« ElőzőTovább »
SAINT R. L. S.
BY SARAH N. CLEGHORN
SULTRY and brazen was the August day
When Sister Stanislaus came down to see
And as she thought to find him, so he lay:
Still staring, through the dizzy waves of heat,
But did he see that dreary picture? Nay,
In his mind's eye a sunlit harbor showed,
Yes, he was full ten thousand miles away.
(The Sister, when she turned his pillow over, Kissed “Treasure Island” on its well-worn cover.)
THE YELLOW BOWL
BY LILY A. LONG
WHEN first the Manchu came to power,
A potter made this yellow bowl,
With quiet curve and border scroll, And here inlaid the imperial flower.
The peace of art was in his soul. Had not the Manchu come to power?
Upon the flaky yellow base
That now is dull and now is bright,
A flowering branch, a bird alight, Expressed his thought in formal grace.
Had not disorder taken flight And left for art a quiet place?
And then, the artist sense alight,
He drew upon the yellow bowl
The symbol of the restless soul
For though the Manchu was in power,
OUT OF THE WILDERNESS
BY JOHN MUIR
FATHER's strict rule was, straight to bed immediately after family worship, which in winter was usually over by eight o'clock. I was in the habit of lingering in the kitchen with a book and candle after the rest of the family had retired, and considered myself fortunate if I got five minutes reading before father noticed the light and ordered me to bed; an order which, of course, I immediately obeyed. But night after night I tried to steal minutes in the same lingering way; and how keenly precious those minutes were, few nowadays can know. Father failed, perhaps, two or three times in a whole winter to notice my light for nearly ten minutes, magnificent golden blocks of time, long to be remembered like holidays or geological periods. One evening when I was reading Church History father was particularly irritable and called out with hope-killing emphasis:
* John, go to bed! Must I give you a separate order every night to get you to go to bed? Now, I will have no irregularity in the family; you must go when the rest go, and without my having to tell you. Then, as an afterthought, as if judging that his words and tone of voice were too severe for so pardonable an offense, he unwarily added, “If you will read, get up in the morning. You may get up as early as you like.”
That night I went to bed wishing with all my heart and soul that somebody or something might call me out of sleep to avail myself of this wonderful indulgence; and next morning, to my joyful surprise, I awoke before father called me. A boy sleeps soundly after working all day in the snowy woods, but that frosty morning I sprang out of bed as if called by a trumpet blast, rushed downstairs scarce feeling my chilblains, enormously eager to see how much time I had won; and, when I held up my candle to a little clock that stood on a bracket in the kitchen, I found that it was only one o'clock. I had gained five hours, almost half a day! “Five hours to myself!” I said, “five huge, solid hours!” I can hardly think of any other event in my life, any discovery I ever made that gave birth to joy so transportingly glorious as the possession of these five frosty hours.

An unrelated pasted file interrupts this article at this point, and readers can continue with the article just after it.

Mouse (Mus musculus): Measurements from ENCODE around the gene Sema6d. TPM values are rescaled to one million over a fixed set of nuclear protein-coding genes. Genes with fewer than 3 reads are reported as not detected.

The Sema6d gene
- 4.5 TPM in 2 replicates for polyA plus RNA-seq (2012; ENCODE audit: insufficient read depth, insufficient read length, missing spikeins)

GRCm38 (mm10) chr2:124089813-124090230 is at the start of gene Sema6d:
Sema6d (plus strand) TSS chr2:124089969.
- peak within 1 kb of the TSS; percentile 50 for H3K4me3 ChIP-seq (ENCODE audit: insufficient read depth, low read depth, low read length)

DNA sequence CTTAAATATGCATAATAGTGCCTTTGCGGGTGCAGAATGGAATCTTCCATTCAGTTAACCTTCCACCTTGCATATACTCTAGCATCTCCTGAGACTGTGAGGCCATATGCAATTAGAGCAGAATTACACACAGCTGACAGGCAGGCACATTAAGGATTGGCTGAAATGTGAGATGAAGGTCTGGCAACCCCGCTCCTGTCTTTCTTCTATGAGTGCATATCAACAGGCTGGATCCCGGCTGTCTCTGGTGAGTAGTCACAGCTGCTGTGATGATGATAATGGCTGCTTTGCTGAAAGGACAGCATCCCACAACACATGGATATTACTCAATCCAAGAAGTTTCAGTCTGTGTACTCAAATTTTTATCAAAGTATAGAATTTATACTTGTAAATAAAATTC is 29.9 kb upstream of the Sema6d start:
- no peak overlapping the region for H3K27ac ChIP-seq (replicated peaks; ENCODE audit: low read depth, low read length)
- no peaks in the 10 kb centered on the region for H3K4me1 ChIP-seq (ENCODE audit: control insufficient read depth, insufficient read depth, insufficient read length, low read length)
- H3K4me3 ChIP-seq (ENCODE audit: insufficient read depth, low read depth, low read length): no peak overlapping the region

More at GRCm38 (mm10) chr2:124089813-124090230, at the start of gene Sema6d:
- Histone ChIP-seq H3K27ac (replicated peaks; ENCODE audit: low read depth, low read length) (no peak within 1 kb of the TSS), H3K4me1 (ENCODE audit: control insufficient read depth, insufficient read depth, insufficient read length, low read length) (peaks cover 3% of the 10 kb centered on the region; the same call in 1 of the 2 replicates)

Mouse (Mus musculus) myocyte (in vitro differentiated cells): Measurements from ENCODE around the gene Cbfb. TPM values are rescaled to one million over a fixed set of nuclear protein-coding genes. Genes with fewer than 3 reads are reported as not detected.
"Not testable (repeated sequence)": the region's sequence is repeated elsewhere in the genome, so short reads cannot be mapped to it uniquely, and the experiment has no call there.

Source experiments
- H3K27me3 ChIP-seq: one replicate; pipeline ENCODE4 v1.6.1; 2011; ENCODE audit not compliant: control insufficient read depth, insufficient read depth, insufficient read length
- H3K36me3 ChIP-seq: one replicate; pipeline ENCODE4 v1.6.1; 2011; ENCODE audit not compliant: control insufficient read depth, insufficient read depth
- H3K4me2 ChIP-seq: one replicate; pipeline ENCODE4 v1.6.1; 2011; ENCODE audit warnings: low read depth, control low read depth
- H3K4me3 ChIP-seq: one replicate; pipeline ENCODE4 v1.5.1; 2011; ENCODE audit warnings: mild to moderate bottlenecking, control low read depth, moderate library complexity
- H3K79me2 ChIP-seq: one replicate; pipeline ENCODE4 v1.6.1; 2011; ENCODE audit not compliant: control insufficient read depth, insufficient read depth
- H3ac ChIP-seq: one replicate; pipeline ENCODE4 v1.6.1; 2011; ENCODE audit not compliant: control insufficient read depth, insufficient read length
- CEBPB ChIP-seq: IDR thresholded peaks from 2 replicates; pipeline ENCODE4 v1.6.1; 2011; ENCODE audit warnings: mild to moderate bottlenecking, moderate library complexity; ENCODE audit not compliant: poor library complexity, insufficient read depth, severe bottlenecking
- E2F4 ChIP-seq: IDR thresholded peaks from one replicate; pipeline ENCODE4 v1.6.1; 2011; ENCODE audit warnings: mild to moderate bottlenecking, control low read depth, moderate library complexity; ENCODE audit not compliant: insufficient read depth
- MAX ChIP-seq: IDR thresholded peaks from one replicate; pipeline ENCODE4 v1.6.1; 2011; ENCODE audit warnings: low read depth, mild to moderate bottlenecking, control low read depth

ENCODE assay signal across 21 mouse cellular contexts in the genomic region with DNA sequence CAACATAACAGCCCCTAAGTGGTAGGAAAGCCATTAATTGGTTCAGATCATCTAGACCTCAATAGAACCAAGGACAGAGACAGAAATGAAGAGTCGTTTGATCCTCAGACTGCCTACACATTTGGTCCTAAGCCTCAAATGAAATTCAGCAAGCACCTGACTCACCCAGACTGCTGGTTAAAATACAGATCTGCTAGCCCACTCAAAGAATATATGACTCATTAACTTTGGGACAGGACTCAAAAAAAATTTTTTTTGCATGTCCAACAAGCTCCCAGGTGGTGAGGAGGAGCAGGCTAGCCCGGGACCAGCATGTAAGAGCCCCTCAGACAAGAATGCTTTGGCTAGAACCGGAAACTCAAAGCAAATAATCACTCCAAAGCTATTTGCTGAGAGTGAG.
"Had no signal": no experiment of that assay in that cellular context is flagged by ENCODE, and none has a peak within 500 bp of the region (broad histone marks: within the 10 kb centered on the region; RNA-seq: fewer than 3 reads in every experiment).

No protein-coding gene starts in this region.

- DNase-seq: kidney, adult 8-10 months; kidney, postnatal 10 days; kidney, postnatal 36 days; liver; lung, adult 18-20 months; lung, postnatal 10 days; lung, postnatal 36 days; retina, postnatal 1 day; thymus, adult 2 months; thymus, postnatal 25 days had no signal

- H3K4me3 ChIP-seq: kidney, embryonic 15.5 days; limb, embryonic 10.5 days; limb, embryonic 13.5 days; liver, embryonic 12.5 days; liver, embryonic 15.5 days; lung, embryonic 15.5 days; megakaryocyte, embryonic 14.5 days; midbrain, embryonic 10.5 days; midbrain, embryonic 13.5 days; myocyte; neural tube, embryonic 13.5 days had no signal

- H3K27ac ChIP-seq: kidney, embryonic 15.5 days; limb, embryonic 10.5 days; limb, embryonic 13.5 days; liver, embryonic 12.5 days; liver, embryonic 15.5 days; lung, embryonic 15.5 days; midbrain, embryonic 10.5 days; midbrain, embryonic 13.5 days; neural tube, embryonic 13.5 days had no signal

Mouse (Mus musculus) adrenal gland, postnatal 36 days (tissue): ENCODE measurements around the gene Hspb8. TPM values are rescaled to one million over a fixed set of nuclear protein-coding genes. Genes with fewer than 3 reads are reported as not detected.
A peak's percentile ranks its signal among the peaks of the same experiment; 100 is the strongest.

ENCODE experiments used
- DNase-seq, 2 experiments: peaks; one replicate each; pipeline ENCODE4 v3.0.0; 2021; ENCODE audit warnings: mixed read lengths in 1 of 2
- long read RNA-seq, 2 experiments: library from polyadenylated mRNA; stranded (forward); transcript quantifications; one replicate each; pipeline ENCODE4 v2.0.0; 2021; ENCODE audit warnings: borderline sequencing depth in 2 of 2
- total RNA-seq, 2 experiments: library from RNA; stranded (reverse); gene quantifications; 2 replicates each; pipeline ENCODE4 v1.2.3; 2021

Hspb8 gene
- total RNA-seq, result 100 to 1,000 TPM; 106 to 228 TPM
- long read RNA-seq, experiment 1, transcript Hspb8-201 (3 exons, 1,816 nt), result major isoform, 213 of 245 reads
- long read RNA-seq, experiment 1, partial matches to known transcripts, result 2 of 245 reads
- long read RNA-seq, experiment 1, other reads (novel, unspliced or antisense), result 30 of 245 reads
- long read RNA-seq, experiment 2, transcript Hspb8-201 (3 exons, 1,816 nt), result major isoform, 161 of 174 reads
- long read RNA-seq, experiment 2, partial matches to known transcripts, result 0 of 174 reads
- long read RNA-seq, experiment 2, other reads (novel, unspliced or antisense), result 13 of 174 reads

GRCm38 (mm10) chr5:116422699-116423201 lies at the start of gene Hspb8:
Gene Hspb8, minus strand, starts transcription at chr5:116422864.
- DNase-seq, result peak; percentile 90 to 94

In the glad tumultuous excitement of so much suddenly acquired time-wealth I hardly knew what to do with it. I first thought of going on with my reading, but the zero weather would make a fire necessary, and it occurred to me that father might object to the cost of firewood that took time to chop. Therefore I prudently decided to go down cellar, where I at least would find a tolerable temperature very little below the freezing-point, for the walls were banked up in the fall to keep the potatoes from freezing. There were a few tools in a corner of the cellar, a vise, a few files, a hammer, and so forth, that father had brought from Scotland, but no saw excepting a coarse, crooked one that was unfit for sawing dry hickory or oak. So I made a fine tooth saw suitable for my work out of a strip of steel that had